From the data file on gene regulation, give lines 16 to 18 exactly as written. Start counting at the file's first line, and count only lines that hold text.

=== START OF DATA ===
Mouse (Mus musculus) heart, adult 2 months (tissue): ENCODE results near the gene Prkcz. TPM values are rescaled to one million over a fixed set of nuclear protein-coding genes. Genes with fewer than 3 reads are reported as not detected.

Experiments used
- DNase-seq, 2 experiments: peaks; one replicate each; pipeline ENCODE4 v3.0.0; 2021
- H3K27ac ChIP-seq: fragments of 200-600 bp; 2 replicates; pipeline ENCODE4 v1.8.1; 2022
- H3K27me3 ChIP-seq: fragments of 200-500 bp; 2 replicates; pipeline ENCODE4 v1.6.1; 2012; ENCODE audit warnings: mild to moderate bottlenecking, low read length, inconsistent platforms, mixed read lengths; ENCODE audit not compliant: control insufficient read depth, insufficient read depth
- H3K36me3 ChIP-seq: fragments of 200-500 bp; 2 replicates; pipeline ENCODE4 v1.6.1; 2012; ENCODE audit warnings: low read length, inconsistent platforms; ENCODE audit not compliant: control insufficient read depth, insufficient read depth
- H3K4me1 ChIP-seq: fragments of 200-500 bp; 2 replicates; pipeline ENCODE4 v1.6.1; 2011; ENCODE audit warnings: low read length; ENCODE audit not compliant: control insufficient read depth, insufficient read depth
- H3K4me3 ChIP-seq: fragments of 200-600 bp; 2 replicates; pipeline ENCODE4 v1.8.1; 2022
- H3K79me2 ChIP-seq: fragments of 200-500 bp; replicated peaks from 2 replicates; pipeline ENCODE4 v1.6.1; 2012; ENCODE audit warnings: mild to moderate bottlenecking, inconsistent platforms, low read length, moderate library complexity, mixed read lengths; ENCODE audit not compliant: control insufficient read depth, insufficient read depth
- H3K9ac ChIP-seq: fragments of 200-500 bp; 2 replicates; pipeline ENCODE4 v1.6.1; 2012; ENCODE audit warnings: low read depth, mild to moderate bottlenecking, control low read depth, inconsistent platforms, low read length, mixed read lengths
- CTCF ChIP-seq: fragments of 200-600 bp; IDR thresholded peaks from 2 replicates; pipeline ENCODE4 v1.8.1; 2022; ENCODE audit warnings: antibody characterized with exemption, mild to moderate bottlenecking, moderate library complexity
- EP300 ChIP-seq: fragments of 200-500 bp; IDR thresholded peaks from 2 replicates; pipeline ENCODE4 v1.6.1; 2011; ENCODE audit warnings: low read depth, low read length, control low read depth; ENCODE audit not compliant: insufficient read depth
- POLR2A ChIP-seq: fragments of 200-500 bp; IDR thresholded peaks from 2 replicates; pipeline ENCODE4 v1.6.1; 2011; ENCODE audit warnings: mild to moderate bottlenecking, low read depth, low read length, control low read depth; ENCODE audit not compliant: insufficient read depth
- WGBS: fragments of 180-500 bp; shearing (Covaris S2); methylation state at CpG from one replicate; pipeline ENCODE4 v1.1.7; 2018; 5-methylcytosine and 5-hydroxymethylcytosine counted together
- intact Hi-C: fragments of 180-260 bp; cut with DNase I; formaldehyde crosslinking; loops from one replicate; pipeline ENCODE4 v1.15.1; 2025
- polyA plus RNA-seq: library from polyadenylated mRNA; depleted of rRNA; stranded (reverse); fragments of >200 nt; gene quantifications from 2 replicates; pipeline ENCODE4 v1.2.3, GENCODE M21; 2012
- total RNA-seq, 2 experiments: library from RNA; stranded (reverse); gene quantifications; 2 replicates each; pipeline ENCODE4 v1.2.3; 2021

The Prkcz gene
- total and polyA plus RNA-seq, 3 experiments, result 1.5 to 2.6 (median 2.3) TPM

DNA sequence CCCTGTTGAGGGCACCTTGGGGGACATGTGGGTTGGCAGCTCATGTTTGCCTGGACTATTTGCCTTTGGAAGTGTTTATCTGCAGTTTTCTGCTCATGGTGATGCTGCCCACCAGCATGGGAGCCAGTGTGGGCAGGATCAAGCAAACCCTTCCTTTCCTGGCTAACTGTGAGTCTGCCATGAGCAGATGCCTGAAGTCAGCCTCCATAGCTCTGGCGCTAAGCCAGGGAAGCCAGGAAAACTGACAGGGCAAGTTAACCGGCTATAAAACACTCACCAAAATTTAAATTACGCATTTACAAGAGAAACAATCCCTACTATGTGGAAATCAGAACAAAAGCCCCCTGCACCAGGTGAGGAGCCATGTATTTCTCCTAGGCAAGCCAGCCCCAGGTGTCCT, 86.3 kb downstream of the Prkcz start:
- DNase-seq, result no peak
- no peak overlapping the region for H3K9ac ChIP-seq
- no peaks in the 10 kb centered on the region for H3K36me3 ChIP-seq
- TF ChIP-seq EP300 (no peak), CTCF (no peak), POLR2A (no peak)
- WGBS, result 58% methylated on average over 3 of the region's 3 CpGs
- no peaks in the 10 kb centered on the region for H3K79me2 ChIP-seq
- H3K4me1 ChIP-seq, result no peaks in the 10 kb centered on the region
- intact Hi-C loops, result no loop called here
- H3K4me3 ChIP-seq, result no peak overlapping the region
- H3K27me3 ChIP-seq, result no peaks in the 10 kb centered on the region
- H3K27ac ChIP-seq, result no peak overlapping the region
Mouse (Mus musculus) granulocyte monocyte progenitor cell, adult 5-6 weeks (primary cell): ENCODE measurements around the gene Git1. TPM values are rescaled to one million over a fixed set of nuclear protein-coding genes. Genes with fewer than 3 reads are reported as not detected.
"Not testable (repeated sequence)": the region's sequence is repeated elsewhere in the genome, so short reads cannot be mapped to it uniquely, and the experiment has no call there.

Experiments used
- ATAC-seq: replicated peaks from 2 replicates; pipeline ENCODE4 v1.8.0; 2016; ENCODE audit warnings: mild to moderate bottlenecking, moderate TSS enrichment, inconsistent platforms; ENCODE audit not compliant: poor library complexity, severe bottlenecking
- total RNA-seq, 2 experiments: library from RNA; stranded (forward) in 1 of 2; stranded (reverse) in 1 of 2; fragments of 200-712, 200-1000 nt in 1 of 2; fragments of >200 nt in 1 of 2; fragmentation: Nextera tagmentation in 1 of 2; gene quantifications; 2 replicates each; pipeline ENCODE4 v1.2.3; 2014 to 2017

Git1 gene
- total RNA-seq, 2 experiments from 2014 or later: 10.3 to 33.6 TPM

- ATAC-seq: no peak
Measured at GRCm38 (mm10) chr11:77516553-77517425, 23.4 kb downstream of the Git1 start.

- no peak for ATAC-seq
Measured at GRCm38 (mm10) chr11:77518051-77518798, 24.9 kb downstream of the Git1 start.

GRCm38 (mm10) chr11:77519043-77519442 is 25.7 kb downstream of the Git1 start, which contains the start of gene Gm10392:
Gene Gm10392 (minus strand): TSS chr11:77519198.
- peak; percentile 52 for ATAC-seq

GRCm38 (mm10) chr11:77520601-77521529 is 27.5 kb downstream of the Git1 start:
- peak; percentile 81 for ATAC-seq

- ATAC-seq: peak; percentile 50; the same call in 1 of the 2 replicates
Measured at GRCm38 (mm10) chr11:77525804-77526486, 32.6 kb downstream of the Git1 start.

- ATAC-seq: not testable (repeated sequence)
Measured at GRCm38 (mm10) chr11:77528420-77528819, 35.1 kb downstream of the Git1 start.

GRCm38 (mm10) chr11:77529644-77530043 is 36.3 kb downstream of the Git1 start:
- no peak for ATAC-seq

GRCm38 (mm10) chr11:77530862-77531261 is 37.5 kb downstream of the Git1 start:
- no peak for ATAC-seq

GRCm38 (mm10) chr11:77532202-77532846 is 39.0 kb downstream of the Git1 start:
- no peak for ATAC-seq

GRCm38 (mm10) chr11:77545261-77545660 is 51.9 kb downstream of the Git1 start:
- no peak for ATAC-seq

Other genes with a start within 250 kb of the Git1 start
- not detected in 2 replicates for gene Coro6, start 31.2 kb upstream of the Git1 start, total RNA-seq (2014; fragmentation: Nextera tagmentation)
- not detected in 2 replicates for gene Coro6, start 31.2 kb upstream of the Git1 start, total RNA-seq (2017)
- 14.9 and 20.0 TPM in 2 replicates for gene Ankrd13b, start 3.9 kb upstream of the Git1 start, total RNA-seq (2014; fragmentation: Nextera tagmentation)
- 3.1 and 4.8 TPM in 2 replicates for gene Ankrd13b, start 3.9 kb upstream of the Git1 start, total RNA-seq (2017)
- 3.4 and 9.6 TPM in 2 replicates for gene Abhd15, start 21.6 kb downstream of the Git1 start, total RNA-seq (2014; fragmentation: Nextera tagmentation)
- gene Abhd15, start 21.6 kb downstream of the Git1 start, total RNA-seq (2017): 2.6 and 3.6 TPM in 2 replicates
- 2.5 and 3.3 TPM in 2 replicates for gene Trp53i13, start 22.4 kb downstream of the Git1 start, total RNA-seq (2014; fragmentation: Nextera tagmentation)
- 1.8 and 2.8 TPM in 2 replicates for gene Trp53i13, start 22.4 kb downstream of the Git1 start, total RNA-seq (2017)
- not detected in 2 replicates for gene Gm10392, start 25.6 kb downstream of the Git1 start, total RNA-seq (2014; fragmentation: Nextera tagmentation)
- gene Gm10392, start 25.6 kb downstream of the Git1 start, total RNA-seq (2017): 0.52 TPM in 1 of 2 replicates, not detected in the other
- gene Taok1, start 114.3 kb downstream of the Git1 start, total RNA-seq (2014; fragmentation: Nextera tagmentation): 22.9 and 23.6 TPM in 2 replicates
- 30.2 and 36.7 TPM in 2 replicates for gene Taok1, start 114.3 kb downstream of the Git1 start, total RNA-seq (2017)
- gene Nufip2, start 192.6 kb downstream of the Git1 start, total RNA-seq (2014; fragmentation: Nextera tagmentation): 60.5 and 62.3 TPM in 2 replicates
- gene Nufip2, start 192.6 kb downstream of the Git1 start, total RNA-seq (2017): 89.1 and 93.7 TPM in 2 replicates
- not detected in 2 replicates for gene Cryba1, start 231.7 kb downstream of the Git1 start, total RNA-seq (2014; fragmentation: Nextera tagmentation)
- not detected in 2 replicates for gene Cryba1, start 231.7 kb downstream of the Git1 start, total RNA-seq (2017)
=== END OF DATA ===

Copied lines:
- polyA plus RNA-seq: library from polyadenylated mRNA; depleted of rRNA; stranded (reverse); fragments of >200 nt; gene quantifications from 2 replicates; pipeline ENCODE4 v1.2.3, GENCODE M21; 2012
- total RNA-seq, 2 experiments: library from RNA; stranded (reverse); gene quantifications; 2 replicates each; pipeline ENCODE4 v1.2.3; 2021

The Prkcz gene